Posted under Coffee Tables at Wednesday, October 18th 2017 09:09:09 AM
On the other hand, perhaps you want your space to look cozier (and you need some storage). Stash baskets, trunks and old suitcases under simple legged coffee tables to ground spaces that are otherwise too open. Solid tabletops usually have a very square corner. If you have little kids or the circulation is tight, allow extra space at the ends so it’s easier to get around the corners without hitting your shins. Go for color with an upholstered coffee table, as it will draw people to the surrounding sofas and chairs. Top it with a tray to hold books and other items. Choose your fabric wisely, since people may want to put up their feet (and shoes). Outdoor fabrics can be smart; steer clear of linen and fabrics with high amounts of rayon or viscose. Take a swatch home and test it out with dirt, red wine or whatever you think your coffee table will encounter, to make sure your fabric choice can handle it all.
If you don’t want the coffee table to be the focus of the room, choose one with a glass top and a finish that blends with others in the room, as in this example. This will keep the eye interested in all the items in the room, not just one layer of the design. Metal bases with glass tops are another good choice to keep rooms feeling open. They’re also great when you have a special rug and don’t want to block views of it. Keep your glass cleaner handy, though, as there is no way around fingerprints. Keep in mind that with most glass tops — if they are not inset — you’ll see a green tint on the sides. You can order a speciality glass that doesn’t have this tint, but it’s more expensive.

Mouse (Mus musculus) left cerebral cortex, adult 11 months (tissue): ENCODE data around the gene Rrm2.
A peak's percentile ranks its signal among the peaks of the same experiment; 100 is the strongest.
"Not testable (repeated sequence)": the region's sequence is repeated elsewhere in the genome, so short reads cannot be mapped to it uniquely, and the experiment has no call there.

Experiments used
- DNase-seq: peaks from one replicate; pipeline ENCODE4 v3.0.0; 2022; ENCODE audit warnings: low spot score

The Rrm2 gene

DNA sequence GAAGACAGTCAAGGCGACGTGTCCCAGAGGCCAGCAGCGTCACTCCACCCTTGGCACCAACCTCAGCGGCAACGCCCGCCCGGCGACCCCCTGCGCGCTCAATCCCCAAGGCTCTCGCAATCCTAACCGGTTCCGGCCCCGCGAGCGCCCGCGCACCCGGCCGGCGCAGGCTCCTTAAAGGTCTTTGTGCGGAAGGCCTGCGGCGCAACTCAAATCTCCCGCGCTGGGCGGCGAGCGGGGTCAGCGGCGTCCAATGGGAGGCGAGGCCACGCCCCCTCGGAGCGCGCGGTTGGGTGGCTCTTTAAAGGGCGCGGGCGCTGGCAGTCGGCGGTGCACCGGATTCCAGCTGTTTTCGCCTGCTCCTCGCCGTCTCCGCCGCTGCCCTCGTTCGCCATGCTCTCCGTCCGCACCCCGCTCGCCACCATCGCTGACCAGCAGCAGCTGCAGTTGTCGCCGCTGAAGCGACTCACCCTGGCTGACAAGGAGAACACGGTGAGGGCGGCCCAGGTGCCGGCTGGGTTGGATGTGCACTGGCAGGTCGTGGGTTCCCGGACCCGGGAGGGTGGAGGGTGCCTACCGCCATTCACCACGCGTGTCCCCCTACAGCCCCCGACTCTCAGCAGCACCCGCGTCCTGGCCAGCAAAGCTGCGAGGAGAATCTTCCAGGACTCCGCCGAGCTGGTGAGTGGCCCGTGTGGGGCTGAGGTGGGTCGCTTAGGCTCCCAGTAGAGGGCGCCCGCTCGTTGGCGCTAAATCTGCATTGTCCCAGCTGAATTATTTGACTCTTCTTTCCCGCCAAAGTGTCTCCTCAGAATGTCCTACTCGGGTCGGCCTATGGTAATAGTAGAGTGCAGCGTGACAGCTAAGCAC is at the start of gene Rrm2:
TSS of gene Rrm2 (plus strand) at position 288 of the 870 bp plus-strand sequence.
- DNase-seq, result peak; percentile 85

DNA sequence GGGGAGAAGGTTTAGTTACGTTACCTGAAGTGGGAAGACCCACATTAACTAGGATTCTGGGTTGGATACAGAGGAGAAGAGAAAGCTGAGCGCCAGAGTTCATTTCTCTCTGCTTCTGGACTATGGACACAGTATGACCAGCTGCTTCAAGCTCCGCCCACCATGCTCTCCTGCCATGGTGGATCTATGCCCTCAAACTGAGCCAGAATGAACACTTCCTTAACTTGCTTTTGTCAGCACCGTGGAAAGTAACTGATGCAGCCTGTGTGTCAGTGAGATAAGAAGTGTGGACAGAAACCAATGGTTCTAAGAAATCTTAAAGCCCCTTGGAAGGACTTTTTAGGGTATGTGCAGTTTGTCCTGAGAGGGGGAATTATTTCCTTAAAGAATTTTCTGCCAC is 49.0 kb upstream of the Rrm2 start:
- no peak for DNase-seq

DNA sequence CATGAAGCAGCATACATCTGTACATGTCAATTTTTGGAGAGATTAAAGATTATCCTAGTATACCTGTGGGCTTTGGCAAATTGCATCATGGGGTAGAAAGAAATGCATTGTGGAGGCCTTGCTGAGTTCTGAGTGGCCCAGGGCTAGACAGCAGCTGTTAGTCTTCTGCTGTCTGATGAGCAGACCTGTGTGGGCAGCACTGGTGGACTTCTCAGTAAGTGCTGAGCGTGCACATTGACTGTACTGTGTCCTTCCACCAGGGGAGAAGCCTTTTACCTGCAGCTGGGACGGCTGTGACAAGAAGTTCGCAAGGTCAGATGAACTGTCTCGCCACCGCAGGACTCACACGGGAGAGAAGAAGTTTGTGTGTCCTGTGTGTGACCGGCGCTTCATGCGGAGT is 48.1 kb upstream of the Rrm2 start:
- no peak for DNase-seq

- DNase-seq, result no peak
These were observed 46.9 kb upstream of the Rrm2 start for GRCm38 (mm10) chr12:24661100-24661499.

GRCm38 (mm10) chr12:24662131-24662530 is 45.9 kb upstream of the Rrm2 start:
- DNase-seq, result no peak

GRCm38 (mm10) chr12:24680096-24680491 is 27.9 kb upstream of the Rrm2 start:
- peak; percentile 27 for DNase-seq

Keep an upholstered ottoman 18 inches from a sofa or chair, so you can easily put up your feet, and make sure the height is consistent with the surrounding seats. If you get a tufted ottoman, consider the depth of the tufts — especially if you expect to eat on it. Crumbs will find their way into the tufting and are not always easy to get out. Round coffee tables aid circulation, especially where there are many available seats, as in this example. If not every seat can reach the table, make sure there’s another surface at hand. Using a vintage object for a coffee table adds a bit of history — a story — to a room, and is one of my favorite things to do. Make sure the piece is stable and all the connections are secure. If you need to refinish the piece, ask the vendor precisely what it’s made from, as this will help in the refinishing process. Another consideration is how it will sit on your floor or rug, and if it will damage those surfaces. Splintered table legs or rusty metal bases can scratch or stain the flooring. Secondhand stores sometimes leave those areas unrefinished, so be sure to check.